by Ashley Moisdon, EYFS teacher at LCIS
Our teachers never know what the day ahead will offer. What they do know is that the students will lead the way. By seizing the children’s attention in the right moments, and asking the right open-ended questions, the lesson plan for the day unfolds. Every child is at a different place in their learning and development – and by knowing the children well, teachers know which questions to ask to propel each child forward with this child-led approach to learning. This is called Planning in the Moment – and such planning ensures that teachers identify what has captured the children’s attention and join them in that moment to learn together.
The children might be role playing that they are driving a bus “Oh, we are travelling! – where are we going? How much is the bus ticket? Where are you from?”asking the children those questions stimulates their dialogue, language and play forward in relatable and teachable learning opportunities. It is so important to take the time to observe the children and know as the adult when to speak to provide quality interactions with the children. We have to join their world and work together, child and teacher, to take the conversations or actions to the next step for effective in the moment learning.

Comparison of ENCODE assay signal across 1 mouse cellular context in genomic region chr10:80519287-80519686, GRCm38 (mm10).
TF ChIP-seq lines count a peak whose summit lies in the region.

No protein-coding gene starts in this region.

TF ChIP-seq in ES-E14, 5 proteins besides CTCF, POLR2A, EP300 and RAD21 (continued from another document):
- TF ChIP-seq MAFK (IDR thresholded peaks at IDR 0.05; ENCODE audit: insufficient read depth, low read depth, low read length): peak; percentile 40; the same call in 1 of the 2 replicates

To the untrained eye, it could look just like simple playing, but by tuning into and following the students’ curiosity, interests and imagination, joining them in their moment, and guiding opportunities to teach something in that context, new skills and discoveries are made. It is important to allow our students to see the world creatively and not just the world inside the classroom.
Every week, classes enjoy trips to our local playground or to the lake or forest, giving different contexts for new learning opportunities. For example, at a recent trip to the lake for the Foundation 2, the class read the story Not A Stick by Antoinette Portis. This sparked the idea for the children to find their own sticks on the ground and act out with their imaginations, while finishing the sentence "This is not a stick, it's a ..
We suggested the stick could be a pencil and each child searched for a handheld stick to use as a writing utensil to form letter symbols in the sand and dirt. Foundation use the White Rose Maths method, which transitions through into Primary. It introduces the students slowly to a few numbers, comparing weights and lengths and other basic principles. The children lined up their sticks in order of length and while carrying them compared “heavy” vs. “light”. With only a stick at the lake, the class covered Phonics, Maths and Imaginative Storytelling.
What does your child see in their stick?
If you are interested to read the story, this outing was inspired by ‘Not A Stick’ by Antoinette Portis.